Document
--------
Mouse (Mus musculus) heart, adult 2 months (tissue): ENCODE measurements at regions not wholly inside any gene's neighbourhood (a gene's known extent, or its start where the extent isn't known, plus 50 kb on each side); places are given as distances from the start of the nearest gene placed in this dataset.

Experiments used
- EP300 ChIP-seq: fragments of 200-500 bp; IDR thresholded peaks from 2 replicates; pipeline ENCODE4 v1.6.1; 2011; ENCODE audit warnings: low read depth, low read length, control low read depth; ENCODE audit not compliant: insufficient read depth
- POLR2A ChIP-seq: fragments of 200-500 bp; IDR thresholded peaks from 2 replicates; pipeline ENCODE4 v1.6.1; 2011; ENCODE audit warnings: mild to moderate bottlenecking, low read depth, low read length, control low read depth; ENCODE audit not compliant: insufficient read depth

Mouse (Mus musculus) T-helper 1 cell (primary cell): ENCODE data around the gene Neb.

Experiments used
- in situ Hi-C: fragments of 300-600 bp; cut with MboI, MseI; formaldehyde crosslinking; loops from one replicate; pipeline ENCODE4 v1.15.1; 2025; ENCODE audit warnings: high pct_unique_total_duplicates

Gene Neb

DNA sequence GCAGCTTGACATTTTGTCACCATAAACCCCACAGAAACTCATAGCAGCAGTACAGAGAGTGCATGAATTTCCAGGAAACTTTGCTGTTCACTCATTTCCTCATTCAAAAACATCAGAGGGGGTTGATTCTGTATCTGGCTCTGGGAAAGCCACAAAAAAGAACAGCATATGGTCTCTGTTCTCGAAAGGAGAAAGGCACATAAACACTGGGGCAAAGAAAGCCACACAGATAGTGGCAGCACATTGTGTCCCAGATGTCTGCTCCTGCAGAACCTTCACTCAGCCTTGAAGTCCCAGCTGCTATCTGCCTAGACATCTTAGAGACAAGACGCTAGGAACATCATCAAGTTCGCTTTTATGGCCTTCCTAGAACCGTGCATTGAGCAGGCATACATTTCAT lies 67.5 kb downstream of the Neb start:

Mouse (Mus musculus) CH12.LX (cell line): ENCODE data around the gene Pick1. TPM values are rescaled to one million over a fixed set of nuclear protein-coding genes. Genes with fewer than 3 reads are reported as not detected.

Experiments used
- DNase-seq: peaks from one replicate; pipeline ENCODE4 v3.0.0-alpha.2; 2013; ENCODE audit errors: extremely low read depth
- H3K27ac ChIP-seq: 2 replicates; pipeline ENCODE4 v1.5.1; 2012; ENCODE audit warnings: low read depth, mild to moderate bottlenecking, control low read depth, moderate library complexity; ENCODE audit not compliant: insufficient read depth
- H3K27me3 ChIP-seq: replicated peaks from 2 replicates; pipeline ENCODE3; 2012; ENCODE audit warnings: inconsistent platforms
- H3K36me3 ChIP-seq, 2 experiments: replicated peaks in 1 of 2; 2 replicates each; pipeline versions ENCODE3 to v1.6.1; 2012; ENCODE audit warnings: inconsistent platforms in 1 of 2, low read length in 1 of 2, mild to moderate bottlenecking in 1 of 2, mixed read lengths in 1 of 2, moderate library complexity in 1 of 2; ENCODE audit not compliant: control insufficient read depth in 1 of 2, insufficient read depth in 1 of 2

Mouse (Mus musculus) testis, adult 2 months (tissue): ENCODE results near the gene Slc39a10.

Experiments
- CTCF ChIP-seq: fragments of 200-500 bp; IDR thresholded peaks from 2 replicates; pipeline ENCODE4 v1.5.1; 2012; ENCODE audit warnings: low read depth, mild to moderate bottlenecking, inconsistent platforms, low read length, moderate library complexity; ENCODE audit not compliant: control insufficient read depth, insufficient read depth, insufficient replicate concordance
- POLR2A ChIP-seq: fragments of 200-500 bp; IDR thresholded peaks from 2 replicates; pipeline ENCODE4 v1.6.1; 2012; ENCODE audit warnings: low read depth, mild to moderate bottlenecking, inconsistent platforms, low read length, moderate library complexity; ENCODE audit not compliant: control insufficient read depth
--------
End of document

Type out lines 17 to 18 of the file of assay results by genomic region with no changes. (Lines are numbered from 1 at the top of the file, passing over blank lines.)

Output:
Experiments
- CTCF ChIP-seq: fragments of 200-500 bp; IDR thresholded peaks from 2 replicates; pipeline ENCODE4 v1.5.1; 2012; ENCODE audit warnings: low read depth, mild to moderate bottlenecking, inconsistent platforms, low read length, moderate library complexity; ENCODE audit not compliant: control insufficient read depth, insufficient read depth, insufficient replicate concordance